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ORNL's Communications team works with news media seeking information about the laboratory. Media may use the resources listed below or send questions to news@ornl.gov.

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ORNL scientist Jianlin Li performs experiments on the charging cycles for lithium-ion batteries in the battery manufacturing facility. Credit: ORNL/U.S. Dept. of Energy

Energy storage startup SPARKZ Inc. has exclusively licensed a battery cycling technology from ORNL designed to enable the rapid production of lithium-ion batteries commonly used in portable electronic devices and electric vehicles.

Merlin Theodore holding N95 mask filtration material produced at DOE's Carbon Fiber Technology Facility

Three technologies developed by ORNL researchers have won National Technology Transfer Awards from the Federal Laboratory Consortium. One of the awards went to a team that adapted melt-blowing capabilities at DOE’s Carbon Fiber Technology Facility to enable the production of filter material for N95 masks in the fight against COVID-19.

ORNL researchers have developed a new class of cobalt-free cathodes called NFA that are being investigated for making lithium-ion batteries for electric vehicles. Credit: Andy Sproles/ORNL, U.S. Dept. of Energy

Oak Ridge National Laboratory researchers have developed a new family of cathodes with the potential to replace the costly cobalt-based cathodes typically found in today’s lithium-ion batteries that power electric vehicles and consumer electronics.

Paul Kent, shown above posing with Summit in April 2018, received the 2020 ORNL Director’s Award for Outstanding Individual Accomplishment in Science and Technology. Credit: ORNL, U.S. Dept. of Energy

The annual Director's Awards recognized four individuals and teams including awards for leadership in quantum simulation development and application on high-performance computing platforms, and revolutionary advancements in the area of microbial isolation techniques. Two awards were specific to the COVID-19 pandemic: one given in recognition for ensuring the safety for ORNL staff during the COVID-19 pandemic and another for the rapid development and deployment of melt blowing and charging technology to enable domestic production of N95 media.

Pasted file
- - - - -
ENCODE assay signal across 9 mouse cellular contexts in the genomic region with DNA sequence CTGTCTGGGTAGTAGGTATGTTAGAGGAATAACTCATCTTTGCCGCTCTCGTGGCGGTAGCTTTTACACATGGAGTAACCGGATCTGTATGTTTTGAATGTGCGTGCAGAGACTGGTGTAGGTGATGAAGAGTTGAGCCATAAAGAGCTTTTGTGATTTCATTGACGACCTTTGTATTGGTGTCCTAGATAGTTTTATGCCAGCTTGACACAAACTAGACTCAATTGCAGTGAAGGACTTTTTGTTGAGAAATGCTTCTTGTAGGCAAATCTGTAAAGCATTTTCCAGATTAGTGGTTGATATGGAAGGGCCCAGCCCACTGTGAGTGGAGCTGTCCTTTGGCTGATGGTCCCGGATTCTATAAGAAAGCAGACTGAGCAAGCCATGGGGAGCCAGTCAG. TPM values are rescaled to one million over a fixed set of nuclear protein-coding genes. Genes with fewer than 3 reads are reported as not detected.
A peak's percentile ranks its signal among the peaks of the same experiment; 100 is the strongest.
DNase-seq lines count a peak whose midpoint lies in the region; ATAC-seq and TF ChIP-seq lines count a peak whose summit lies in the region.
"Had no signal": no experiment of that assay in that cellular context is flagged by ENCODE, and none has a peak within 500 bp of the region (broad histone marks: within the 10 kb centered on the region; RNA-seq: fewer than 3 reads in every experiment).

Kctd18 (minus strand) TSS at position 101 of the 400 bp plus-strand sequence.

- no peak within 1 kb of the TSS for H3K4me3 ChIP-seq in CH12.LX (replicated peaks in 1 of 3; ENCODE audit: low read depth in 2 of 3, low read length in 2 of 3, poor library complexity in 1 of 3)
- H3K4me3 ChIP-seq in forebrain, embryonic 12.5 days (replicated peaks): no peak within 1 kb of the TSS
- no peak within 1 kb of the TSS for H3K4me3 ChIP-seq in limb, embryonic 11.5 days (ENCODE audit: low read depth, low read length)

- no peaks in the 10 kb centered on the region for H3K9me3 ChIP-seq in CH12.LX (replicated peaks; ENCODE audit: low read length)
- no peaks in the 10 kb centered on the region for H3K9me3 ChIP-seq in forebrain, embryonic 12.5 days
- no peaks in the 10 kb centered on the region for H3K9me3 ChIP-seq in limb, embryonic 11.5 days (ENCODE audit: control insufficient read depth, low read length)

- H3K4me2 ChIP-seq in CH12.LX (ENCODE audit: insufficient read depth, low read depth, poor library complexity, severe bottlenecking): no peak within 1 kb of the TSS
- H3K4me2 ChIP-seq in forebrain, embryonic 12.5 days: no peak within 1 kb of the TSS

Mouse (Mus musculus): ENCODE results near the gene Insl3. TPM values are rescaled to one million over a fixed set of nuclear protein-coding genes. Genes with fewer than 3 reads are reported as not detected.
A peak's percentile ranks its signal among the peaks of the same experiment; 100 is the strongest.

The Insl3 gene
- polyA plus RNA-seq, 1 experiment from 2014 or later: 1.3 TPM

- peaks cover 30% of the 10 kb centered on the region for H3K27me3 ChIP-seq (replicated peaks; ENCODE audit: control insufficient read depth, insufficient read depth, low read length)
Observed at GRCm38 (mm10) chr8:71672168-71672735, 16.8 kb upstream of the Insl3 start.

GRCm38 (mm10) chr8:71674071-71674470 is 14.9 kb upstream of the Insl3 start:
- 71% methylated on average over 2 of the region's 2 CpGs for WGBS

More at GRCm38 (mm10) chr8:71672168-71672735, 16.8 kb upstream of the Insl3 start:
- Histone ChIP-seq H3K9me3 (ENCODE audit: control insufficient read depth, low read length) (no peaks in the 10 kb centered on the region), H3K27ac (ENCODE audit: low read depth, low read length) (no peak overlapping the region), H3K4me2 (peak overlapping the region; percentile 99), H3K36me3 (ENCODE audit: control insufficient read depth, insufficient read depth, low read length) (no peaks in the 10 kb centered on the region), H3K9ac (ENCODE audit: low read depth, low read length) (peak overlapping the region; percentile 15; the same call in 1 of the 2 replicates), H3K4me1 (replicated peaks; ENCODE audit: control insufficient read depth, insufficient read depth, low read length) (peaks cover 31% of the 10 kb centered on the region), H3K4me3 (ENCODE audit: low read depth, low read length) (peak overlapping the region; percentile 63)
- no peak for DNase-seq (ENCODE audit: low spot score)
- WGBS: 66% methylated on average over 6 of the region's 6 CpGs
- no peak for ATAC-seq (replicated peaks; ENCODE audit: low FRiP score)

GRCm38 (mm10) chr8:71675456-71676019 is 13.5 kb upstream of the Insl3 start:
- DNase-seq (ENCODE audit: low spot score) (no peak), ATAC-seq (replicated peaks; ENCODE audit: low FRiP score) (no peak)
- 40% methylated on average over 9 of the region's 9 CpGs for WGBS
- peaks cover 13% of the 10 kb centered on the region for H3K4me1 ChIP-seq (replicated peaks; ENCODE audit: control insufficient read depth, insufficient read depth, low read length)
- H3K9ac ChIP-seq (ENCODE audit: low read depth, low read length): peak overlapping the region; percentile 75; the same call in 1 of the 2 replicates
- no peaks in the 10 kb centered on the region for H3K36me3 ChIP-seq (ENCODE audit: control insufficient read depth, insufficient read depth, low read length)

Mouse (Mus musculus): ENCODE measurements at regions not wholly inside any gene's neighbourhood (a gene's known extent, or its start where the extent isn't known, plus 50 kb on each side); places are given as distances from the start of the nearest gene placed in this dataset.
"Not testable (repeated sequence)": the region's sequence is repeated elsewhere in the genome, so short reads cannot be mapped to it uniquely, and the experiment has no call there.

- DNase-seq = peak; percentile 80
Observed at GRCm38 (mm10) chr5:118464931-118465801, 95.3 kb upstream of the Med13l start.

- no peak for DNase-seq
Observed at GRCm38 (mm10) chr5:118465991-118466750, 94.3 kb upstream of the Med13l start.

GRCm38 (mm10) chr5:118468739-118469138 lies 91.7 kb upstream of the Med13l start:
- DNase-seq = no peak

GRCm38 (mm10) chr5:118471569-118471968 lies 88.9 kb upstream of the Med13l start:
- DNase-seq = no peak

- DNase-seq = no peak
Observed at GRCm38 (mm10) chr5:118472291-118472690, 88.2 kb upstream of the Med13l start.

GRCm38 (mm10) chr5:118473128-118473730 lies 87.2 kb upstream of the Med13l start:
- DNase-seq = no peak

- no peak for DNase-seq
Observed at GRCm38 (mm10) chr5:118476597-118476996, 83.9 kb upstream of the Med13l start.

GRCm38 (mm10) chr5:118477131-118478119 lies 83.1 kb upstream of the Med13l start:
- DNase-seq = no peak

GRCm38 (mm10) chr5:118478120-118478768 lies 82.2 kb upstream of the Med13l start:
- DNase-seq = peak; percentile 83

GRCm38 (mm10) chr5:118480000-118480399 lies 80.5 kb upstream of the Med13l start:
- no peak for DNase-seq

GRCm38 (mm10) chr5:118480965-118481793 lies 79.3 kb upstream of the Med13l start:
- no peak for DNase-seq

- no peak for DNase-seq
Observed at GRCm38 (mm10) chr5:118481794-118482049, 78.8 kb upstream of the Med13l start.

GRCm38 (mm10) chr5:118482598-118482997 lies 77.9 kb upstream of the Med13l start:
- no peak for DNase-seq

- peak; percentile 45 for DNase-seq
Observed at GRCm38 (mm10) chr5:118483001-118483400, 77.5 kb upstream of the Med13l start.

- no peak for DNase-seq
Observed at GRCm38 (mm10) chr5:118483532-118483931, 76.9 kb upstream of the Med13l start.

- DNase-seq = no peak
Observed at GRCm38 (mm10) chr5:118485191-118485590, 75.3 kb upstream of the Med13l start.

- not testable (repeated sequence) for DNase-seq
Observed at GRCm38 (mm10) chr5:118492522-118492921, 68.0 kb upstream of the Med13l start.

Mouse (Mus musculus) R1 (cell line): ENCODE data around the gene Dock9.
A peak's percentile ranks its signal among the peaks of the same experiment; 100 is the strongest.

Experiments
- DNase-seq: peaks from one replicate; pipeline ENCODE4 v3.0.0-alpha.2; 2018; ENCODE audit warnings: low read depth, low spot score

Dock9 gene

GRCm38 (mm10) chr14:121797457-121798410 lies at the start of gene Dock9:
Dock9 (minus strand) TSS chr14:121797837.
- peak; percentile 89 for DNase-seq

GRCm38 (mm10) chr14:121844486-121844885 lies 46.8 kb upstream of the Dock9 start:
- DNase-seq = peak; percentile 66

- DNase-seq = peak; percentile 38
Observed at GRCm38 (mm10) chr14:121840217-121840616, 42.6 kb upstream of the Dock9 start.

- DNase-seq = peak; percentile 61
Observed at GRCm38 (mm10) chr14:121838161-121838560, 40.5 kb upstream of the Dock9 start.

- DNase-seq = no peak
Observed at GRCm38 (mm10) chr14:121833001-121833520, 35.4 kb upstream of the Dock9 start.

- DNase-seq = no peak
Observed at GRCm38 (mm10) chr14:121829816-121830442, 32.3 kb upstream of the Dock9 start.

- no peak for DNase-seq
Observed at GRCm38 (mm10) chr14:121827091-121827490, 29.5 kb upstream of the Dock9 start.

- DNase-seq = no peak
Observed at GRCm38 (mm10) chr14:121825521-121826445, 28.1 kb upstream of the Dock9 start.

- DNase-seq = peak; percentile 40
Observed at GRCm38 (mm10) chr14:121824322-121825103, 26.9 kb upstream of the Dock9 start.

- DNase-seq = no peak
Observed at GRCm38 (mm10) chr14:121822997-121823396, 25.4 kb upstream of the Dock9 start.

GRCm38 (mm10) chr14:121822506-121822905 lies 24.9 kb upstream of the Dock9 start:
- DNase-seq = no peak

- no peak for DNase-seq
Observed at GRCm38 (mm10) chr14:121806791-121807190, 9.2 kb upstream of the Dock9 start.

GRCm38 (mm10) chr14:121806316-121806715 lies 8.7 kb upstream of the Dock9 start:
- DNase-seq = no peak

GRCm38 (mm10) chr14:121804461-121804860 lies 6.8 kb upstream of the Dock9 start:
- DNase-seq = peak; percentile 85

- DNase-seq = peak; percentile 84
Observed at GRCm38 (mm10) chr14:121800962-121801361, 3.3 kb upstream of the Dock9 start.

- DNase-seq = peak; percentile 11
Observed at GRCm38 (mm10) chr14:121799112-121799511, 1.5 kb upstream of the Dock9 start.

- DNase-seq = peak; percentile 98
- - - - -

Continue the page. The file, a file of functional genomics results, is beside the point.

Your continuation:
ORNL researchers and energy storage startup Sparkz have developed a cobalt-free cathode material for use in lithium-ion batteries Credit: Ilias Belharouak/Oak Ridge National Laboratory, U.S. Dept. of Energy

Four research teams from the Department of Energy’s Oak Ridge National Laboratory and their technologies have received 2020 R&D 100 Awards.

EERE Assistant Secretary Daniel Simmons, center right, with ORNL’s Xin Sun, EERE Deputy Assistant Secretary Alex Fitzsimmons and ORNL’s Moe Khaleel, helped launch new capabilities to advance connected and automated vehicle technologies at the DOE National Transportation Research Center at ORNL. Credit: Carlos Jones/ORNL, U.S. Dept. of Energy

ORNL and Department of Energy officials dedicated the launch of two clean energy research initiatives that focus on the recycling and recovery of advanced manufacturing materials and on connected and autonomous vehicle technologies.

3D-printed intensified device

Oak Ridge National Laboratory researchers have designed and additively manufactured a first-of-its-kind aluminum device that enhances the capture of carbon dioxide emitted from fossil fuel plants and other industrial processes.

Researcher Chase Joslin uses Peregrine software to monitor and analyze a component being 3D printed at the Manufacturing Demonstration Facility at ORNL. Credit: Luke Scime/ORNL, U.S. Dept. of Energy.

Oak Ridge National Laboratory researchers have developed artificial intelligence software for powder bed 3D printers that assesses the quality of parts in real time, without the need for expensive characterization equipment.

Sergei Kalinin

Five researchers at the Department of Energy’s Oak Ridge National Laboratory have been named ORNL Corporate Fellows in recognition of significant career accomplishments and continued leadership in their scientific fields.

An organic solvent and water separate and form nanoclusters on the hydrophobic and hydrophilic sections of plant material, driving the efficient deconstruction of biomass. Credit: Michelle Lehman/ORNL, U.S. Dept. of Energy

Scientists at ORNL used neutron scattering and supercomputing to better understand how an organic solvent and water work together to break down plant biomass, creating a pathway to significantly improve the production of renewable